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Theater that reflects a changing America? Venezuelan Michel Hausmann is doing it in Miami

“We need to be a theater that creates work for a multilingual, diverse audience and paves the way for what the future of theater will look like in America.”

by Ana Sofía Peláez /
Colony Theater at Lincoln Road in Miami, Florida. Ana Sofia Pelaez

MIAMI – Most producers aim to create theater that both resonates with and reflects its audience. That’s the mission that Venezuelan-born writer, director, and producer Michel Hausmann has taken on in this American city that is widely known as the “capital of Latin America."

"If America is changing as a whole, and by 2050 it's going to be a majority minority country, well Miami has been majority minority for years,” said Hausmann, 36, artistic director and co-founder of Miami New Drama, which launched its first full season this past fall. “We need to be a theater that creates work for a multilingual, diverse audience and paves the way for what the future of theater will look like in America.”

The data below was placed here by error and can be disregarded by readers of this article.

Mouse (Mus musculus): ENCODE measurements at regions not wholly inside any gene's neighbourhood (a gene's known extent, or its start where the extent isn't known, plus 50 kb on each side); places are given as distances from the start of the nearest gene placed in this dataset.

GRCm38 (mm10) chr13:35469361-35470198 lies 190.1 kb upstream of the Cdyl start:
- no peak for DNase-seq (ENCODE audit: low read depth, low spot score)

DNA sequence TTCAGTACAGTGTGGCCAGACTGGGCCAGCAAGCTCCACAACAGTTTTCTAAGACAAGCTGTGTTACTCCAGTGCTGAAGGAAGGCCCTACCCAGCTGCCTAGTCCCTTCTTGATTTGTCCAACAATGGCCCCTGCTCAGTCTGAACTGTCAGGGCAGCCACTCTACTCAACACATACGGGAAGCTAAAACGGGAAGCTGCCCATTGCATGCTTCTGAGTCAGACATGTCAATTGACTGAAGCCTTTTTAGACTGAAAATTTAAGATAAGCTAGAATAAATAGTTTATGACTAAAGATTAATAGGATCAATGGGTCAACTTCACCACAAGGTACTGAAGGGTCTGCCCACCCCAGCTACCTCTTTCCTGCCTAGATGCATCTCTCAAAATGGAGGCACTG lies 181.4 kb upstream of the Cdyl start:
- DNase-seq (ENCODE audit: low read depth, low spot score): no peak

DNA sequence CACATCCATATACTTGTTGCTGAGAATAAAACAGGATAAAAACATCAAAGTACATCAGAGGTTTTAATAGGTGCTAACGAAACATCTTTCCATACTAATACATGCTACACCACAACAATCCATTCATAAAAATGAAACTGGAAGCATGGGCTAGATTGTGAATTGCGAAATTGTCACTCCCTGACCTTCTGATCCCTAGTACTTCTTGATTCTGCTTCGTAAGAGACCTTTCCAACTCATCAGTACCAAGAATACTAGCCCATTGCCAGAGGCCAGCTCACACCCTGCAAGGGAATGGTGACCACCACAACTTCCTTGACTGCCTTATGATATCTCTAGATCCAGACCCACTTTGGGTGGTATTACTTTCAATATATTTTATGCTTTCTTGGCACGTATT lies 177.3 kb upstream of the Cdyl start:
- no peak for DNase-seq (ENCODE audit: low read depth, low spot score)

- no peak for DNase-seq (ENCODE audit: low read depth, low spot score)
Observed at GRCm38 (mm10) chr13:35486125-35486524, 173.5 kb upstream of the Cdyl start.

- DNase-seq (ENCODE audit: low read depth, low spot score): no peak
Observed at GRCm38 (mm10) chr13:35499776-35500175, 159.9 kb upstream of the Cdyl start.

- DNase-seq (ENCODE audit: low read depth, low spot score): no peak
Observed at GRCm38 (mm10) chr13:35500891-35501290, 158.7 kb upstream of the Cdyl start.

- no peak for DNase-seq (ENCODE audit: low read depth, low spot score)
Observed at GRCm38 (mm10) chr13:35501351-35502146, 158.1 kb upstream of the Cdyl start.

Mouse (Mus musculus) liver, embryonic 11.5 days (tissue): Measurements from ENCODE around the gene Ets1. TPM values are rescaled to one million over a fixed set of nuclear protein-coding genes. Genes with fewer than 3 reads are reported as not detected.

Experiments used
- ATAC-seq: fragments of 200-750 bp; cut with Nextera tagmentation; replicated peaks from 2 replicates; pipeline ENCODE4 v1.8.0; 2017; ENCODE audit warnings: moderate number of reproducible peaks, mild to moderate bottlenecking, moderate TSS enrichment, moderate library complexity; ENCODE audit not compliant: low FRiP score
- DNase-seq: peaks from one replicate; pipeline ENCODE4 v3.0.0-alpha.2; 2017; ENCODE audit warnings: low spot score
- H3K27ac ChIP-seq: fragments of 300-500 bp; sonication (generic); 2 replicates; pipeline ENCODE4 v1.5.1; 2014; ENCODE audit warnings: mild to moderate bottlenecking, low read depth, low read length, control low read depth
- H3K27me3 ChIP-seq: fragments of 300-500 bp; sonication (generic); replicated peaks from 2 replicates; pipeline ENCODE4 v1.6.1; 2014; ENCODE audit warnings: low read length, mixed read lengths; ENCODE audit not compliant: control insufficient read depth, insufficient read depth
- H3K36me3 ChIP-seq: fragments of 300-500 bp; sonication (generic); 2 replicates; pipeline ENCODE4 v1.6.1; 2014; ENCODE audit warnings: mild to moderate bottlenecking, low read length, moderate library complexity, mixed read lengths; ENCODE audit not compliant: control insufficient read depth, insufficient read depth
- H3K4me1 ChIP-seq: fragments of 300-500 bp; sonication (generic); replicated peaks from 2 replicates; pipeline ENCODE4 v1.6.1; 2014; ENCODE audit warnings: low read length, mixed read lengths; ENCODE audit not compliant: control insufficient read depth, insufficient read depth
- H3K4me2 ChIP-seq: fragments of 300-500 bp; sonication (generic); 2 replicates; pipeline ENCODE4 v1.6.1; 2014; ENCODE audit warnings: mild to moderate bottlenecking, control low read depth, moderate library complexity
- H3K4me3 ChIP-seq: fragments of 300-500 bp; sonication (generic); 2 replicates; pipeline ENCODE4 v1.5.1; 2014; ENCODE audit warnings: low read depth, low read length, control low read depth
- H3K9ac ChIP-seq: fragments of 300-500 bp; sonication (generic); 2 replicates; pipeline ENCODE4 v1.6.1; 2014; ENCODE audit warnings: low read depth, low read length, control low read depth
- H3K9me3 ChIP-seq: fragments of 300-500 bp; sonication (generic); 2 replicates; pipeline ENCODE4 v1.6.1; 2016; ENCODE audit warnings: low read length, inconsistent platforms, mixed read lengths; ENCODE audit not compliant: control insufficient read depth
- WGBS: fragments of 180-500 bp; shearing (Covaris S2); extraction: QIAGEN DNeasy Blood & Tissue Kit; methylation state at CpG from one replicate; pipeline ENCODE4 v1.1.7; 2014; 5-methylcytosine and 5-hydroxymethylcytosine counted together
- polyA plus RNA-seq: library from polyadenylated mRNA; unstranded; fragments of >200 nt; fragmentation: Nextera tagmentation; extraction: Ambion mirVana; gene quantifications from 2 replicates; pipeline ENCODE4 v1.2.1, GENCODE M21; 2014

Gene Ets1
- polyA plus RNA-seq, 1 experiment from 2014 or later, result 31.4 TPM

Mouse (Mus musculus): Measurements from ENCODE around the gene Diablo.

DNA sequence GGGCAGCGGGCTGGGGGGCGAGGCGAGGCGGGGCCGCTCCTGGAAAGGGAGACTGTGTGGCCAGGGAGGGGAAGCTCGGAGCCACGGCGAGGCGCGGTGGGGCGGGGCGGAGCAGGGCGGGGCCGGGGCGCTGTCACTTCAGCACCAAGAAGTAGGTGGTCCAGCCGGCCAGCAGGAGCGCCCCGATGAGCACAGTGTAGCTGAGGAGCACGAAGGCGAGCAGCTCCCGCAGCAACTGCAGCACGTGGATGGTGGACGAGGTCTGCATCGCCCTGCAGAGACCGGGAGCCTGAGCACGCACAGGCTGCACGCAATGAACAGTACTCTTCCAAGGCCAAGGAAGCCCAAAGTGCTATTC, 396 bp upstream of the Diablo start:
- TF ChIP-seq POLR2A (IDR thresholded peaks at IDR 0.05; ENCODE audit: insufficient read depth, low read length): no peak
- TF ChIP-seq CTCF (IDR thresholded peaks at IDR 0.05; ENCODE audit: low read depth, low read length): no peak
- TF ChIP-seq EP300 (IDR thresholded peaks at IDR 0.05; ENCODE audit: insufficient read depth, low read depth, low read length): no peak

Hausmann has garnered attention and praise for his original work and his multicultural adaptations of traditional American and European plays, from Thornton Wilder's "Our Town" to August Strindberg's "Miss Julie."

 Venezuelan-born playwright Michel Hausmann, founder and artistic director of Miami New Drama in Miami, Florida. Photo courtesy: Ana Sofia Pelaez

Like a significant number of Miami’s residents, Hausmann left Venezuela’s political turmoil, albeit under uniquely dramatic circumstances. In 2010, when he was presenting a production of "Jesus Christ Superstar" in his native Caracas, masked assailants attacked the packed theater with tear gas. Firefighters advised against evacuating since there was no guarantee of what they would find outside.